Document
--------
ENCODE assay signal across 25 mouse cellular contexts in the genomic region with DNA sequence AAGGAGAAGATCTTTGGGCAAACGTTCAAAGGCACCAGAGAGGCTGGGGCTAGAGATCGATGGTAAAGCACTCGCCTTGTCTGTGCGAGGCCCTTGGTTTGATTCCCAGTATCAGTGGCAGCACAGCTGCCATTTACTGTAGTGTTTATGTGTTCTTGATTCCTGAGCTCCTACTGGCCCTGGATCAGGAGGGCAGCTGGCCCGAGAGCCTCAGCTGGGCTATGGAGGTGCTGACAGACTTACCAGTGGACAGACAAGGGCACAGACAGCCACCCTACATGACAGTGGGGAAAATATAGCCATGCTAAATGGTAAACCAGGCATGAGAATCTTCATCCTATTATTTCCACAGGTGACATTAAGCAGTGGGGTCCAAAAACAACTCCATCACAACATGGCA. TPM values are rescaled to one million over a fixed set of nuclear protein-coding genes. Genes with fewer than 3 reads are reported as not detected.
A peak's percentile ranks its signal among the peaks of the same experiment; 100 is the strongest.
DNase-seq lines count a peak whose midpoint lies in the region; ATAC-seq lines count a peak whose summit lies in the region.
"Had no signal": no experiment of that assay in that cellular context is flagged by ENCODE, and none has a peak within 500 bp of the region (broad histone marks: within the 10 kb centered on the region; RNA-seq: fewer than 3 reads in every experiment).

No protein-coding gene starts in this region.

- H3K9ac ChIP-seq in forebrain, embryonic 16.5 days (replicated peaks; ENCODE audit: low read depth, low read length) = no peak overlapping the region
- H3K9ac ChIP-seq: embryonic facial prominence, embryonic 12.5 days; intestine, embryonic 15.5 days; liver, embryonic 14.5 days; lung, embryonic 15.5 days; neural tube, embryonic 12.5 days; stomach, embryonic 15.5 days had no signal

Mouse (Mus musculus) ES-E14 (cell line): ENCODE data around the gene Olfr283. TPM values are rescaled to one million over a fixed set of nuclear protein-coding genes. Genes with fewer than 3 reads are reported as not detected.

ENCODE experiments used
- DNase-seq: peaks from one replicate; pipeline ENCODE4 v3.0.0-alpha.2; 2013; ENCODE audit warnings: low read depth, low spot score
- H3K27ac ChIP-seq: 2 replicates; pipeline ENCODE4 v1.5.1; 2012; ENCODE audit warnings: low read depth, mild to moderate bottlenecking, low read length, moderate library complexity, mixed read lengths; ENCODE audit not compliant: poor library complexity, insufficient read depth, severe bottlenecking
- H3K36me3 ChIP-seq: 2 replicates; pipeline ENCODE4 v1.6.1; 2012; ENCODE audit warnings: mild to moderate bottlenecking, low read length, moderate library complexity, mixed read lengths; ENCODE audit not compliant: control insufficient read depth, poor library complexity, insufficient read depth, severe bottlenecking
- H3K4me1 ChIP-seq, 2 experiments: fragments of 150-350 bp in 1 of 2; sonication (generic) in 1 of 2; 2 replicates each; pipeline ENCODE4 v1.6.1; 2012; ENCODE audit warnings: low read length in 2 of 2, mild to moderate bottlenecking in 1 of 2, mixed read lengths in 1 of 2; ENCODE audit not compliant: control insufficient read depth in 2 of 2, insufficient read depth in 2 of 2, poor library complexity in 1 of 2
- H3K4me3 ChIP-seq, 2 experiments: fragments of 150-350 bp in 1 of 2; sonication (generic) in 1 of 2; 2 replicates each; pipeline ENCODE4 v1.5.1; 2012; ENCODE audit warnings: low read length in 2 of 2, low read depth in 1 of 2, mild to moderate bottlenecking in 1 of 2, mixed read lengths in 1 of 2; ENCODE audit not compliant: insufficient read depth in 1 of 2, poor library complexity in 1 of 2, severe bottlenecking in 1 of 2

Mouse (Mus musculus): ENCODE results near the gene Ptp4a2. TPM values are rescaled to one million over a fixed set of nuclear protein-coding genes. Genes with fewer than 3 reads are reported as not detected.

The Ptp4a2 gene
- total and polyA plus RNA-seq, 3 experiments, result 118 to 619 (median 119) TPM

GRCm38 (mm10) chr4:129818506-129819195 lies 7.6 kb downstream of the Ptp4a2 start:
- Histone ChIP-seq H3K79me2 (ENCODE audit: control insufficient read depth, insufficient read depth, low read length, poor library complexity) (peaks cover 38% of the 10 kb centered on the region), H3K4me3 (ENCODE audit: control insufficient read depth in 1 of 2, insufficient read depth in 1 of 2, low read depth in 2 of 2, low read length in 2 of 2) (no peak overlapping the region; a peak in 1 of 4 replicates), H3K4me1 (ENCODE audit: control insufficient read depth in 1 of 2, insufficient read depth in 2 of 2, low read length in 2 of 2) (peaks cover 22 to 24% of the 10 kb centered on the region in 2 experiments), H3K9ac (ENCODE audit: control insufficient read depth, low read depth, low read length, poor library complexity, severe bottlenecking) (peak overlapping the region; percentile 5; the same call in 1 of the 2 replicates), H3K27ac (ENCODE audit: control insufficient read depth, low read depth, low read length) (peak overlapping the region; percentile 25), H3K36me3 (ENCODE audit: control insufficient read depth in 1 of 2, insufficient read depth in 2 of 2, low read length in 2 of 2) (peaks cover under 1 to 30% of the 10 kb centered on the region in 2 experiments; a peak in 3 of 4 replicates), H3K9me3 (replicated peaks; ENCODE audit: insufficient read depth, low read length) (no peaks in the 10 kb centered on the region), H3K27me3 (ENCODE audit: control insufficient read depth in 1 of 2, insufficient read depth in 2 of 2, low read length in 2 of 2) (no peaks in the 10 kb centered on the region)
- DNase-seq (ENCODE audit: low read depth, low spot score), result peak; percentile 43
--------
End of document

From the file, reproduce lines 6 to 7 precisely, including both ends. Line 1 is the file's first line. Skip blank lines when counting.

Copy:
- H3K9ac ChIP-seq in forebrain, embryonic 16.5 days (replicated peaks; ENCODE audit: low read depth, low read length) = no peak overlapping the region
- H3K9ac ChIP-seq: embryonic facial prominence, embryonic 12.5 days; intestine, embryonic 15.5 days; liver, embryonic 14.5 days; lung, embryonic 15.5 days; neural tube, embryonic 12.5 days; stomach, embryonic 15.5 days had no signal